Said Cheney: “Leader McCarthy’s visit to the former president at Mar-a-Lago was really stunning given what the former president did. He provoked an attack on the Capitol — an attack on our democracy. I can’t understand why you’d want to go rehabilitate him.”
She added: “I think he is not leading with principle right now. I think that it is sad, and I think it’s dangerous.”
Sen. Joe Manchin (D-WV) told ABC News “that he intends to support the John Lewis Voting Rights Act, a more narrowly tailored piece of voting rights legislation that he said he believes could muster bipartisan support even as voting legislation is becoming a flash point between the two parties.”
“Manchin’s announcement comes following a contentious markup of the Democrat-led voting reform act, the For the People Act, that deadlocked in the Rules Committee Tuesday … Manchin said Tuesday’s mark-up made clear to him that the robust Democratic bill, which he has already said he does not support, has no hope of mustering the necessary 60 votes to pass.”
New York Times: “The next time the world faces an outbreak of a fast-spreading and deadly new pathogen, governments must act swiftly and be ready to restrict travel or mandate masks even before anyone knows the extent of the threat.”
“Pandemics, the authors concluded, are an existential threat on the order of a chemical or nuclear weapon, and preparing for them must be the responsibility of the highest levels of political leadership rather than only health departments, often among the least powerful of government agencies.”
New York Times: “According to a new U.S. Census estimate, some 30 million American adults who are open to getting a Covid vaccine have not yet managed to actually do so. Their ranks are larger than the hesitant — more than 28 million who said they would probably or definitely not get vaccinated, and than the 16 million who said they were unsure.”
“If the attention has centered on the vaccine hesitant, these are the vaccine amenable. In interviews, their stated reasons for not getting vaccines are disparate, complex and sometimes shifting. They are, for the most part, America’s working class, contending with jobs and family obligations that make for scarce discretionary time.”
Ohio Gov. Mike DeWine (R) on Twitter: “Two weeks from tonight on May 26th, we will announce a winner of a separate drawing for adults who have received at least their first dose of the vaccine. This announcement will occur each Wednesday for five weeks, and the winner each Wednesday will receive one million dollars.”
Minnesota Gov. Tim Walz (D) joked during a meeting with President Biden and other governors that state residents should “go get vaccinated so you’re alive to vote against me in the next election,” The Hill reports.
Said Walz: “My message to folks is there’s a lot of good reasons to get vaccinated, but for some of them, you know, if you need another one, go get vaccinated so you’re alive to vote against me in the next election. I don’t care. I just want to get it done.”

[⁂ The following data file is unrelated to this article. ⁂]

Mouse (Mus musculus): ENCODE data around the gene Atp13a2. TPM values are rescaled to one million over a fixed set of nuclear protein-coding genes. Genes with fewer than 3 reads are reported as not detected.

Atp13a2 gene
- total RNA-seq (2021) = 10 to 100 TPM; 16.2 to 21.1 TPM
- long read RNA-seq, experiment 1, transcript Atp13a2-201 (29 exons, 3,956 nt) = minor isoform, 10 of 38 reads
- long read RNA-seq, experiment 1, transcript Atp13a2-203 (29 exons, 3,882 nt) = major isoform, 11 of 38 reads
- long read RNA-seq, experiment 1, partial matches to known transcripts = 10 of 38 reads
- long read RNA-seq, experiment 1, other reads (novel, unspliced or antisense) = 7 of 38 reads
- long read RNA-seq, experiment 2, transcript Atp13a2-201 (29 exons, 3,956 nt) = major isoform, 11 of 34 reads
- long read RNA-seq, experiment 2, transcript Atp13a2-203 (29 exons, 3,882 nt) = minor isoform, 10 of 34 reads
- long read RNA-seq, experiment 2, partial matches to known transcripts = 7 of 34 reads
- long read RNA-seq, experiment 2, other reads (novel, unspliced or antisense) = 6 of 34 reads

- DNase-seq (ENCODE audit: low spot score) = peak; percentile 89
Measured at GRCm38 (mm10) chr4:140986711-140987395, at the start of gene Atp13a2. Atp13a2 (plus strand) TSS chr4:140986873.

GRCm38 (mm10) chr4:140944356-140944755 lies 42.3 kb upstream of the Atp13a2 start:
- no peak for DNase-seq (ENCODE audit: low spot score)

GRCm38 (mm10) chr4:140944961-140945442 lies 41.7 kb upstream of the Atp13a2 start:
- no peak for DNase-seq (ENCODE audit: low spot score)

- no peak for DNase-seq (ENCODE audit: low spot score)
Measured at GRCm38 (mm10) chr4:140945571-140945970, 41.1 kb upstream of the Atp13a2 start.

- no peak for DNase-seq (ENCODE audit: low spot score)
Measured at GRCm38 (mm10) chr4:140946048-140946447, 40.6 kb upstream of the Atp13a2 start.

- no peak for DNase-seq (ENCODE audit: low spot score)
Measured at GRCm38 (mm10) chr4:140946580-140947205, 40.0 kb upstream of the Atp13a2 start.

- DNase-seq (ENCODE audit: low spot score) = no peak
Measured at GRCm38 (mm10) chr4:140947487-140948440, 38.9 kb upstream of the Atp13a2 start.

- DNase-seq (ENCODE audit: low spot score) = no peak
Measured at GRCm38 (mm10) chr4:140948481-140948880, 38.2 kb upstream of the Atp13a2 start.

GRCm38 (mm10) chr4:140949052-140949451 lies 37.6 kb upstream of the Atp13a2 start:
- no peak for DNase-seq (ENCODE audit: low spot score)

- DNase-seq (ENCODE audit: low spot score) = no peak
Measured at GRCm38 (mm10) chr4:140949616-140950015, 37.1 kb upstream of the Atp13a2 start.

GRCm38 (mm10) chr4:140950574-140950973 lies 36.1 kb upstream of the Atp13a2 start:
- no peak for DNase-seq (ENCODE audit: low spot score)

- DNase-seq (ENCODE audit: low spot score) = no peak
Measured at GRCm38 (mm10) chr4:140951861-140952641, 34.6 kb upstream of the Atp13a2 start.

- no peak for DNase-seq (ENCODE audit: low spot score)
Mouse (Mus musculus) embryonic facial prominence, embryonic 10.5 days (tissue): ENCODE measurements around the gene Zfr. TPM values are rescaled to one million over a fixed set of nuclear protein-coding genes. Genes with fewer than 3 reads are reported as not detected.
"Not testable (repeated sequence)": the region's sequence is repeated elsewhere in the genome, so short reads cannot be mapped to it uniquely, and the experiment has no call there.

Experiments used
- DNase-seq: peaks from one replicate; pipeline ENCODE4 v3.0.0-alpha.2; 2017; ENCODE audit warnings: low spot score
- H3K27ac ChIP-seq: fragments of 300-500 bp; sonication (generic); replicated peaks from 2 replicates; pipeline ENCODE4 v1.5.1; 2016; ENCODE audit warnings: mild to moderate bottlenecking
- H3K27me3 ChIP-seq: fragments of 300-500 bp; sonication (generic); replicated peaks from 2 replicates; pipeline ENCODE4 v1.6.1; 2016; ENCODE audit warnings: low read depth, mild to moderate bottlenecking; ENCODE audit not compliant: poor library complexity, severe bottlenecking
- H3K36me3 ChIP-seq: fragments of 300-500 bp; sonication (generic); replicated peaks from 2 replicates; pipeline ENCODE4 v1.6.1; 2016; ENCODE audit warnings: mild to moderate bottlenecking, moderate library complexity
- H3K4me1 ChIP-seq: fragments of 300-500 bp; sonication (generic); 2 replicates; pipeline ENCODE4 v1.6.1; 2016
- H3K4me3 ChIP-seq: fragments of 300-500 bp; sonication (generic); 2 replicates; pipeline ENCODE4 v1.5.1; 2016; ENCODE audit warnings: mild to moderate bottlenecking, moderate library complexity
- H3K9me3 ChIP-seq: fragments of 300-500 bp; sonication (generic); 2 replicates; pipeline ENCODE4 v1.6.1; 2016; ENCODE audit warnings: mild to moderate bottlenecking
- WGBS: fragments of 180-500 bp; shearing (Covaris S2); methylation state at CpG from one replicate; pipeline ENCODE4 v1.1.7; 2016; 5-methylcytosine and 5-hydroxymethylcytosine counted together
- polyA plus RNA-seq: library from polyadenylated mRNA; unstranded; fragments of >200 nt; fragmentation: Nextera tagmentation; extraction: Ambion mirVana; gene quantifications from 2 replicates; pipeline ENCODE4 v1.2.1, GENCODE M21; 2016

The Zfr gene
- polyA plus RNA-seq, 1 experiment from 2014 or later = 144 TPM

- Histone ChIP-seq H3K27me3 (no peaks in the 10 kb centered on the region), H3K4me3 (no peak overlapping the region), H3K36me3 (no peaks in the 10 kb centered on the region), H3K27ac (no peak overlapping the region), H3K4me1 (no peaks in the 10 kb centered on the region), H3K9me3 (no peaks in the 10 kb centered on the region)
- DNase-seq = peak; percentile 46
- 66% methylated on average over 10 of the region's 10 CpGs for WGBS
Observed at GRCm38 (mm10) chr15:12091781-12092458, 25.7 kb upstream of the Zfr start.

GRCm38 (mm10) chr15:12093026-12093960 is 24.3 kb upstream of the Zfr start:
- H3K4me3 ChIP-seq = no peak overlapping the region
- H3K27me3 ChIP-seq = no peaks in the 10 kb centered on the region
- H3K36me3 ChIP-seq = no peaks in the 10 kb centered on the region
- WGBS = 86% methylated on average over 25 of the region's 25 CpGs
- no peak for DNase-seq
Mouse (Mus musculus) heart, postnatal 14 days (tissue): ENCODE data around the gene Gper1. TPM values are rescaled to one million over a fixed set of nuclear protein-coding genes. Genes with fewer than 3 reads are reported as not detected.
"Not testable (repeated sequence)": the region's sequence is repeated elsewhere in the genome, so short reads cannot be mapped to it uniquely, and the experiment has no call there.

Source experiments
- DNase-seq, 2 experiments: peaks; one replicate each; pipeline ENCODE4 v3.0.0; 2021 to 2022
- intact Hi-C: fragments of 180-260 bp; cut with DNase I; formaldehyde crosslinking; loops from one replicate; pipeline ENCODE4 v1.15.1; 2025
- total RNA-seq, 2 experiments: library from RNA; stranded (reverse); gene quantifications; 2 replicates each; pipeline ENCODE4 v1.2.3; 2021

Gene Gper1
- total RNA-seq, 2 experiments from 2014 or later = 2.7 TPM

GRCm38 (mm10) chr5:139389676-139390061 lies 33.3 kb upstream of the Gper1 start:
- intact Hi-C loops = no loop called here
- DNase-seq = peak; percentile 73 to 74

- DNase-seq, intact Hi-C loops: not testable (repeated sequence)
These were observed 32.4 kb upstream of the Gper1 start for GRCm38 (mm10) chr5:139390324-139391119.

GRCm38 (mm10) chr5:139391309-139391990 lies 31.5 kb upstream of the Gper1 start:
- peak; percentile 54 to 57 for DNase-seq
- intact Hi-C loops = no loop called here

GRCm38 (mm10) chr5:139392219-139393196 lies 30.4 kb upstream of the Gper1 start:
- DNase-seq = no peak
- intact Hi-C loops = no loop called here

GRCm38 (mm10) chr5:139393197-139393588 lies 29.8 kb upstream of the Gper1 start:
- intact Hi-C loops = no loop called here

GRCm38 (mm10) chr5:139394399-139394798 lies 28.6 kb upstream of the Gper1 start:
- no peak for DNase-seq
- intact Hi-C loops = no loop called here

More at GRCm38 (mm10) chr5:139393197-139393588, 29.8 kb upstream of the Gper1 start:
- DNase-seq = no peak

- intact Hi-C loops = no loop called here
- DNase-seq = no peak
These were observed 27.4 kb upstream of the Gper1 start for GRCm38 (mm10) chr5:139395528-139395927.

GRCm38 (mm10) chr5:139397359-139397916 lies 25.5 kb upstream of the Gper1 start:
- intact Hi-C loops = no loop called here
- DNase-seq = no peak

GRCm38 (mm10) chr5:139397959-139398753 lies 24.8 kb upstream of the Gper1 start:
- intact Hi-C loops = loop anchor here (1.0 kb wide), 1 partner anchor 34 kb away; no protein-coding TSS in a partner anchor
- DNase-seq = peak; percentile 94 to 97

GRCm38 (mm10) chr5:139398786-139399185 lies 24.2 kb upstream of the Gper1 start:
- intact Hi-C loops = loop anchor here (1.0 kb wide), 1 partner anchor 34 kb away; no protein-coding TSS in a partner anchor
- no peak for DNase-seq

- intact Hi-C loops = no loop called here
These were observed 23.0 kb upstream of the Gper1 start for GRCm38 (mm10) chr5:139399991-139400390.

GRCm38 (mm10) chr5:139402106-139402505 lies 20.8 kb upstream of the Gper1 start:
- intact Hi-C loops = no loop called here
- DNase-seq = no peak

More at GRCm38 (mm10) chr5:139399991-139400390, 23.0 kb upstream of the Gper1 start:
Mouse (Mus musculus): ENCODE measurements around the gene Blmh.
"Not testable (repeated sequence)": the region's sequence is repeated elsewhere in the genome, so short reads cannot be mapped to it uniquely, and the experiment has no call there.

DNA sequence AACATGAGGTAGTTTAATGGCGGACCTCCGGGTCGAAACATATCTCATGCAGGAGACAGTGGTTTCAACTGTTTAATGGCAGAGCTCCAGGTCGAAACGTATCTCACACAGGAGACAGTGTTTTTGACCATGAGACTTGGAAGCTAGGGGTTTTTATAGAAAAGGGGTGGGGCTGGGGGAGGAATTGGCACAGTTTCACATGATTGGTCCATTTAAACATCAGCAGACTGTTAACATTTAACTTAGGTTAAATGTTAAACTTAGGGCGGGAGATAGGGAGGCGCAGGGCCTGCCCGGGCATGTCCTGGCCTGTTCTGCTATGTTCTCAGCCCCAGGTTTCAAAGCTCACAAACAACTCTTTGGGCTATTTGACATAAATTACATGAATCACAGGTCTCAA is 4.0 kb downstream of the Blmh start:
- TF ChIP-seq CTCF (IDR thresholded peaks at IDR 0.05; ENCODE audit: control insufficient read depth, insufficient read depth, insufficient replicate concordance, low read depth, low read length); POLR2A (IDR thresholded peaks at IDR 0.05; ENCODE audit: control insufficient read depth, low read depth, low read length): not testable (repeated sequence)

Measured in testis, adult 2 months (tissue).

MIT Technology Review: Five reasons why you don’t need to panic about coronavirus variants.
Rep. Marjorie Taylor Greene (R-GA) tried to confront Rep. Alexandria Ocasio-Cortez (D-NY) outside the House chamber Wednesday, at first trying—but failing—to catch her attention by yelling: “Hey, Alexandria!,” the Washington Post reports.
When she was ignored, Greene reportedly pursued AOC and started screaming about Black Lives Matter: “You don’t care about the American people. Why do you support terrorists and antifa?”
Idaho Gov. Brad Little (R) has signed legislation aimed at thwarting a half-dozen executive actions by President Joe Biden to combat gun violence, the Idaho Statesman reports. The new law came less than a week after a shooting at an eastern Idaho middle school injured two students and a custodian.
Michigan state Rep. Matt Maddock (R), who’s been at the center of efforts to question the 2020 election, introduced a bill that would require “fact checkers” to register with the state, the Detroit News reports. Fact checkers found to be in violation of the registry requirements could be fined $1,000 per day of violation.
“Former White House counsel Don McGahn will sit for a closed-door interview with House Democrats as part of an agreement to end a nearly two-year legal battle between the Trump White House and Congress,” The Hill reports.
Forbes: “Attorneys Arthur Aidala and Barry Kamins said they were appearing on behalf of Giuliani as his attorneys in federal court filings Wednesday in the Southern District of New York related to the search warrant executed on Giuliani’s apartment.”
Bloomberg: “White House national security aides have held several meetings about the issue in recent days to trade ideas, discussing options including a mass evacuation of thousands of people to a third country where they could be processed and brought to the U.S.”
“The likeliest scenarios for the U.S. would involve extracting Afghans through the existing special immigrant visas program, which has a long backlog, and allowing Afghan interpreters to seek refugee status … The White House is getting closer to presenting options to advocates and members of Congress impatient with the silence from President Joe Biden … But with U.S. forces due to fully depart Afghanistan by Sept. 11, there’s little time left.”
Politico: “The [Biden] executive order [on strengthening cyber defenses], which has been in development for months, addresses federal computer networks — not the critical infrastructure operated by private companies such as Colonial Pipeline, which suffered a major ransomware attack that led to hoarding and gasoline shortages throughout the eastern U.S.”
“But some of the directive’s provisions could also influence how the Biden administration works to secure the United States’ poorly protected infrastructure facilities.”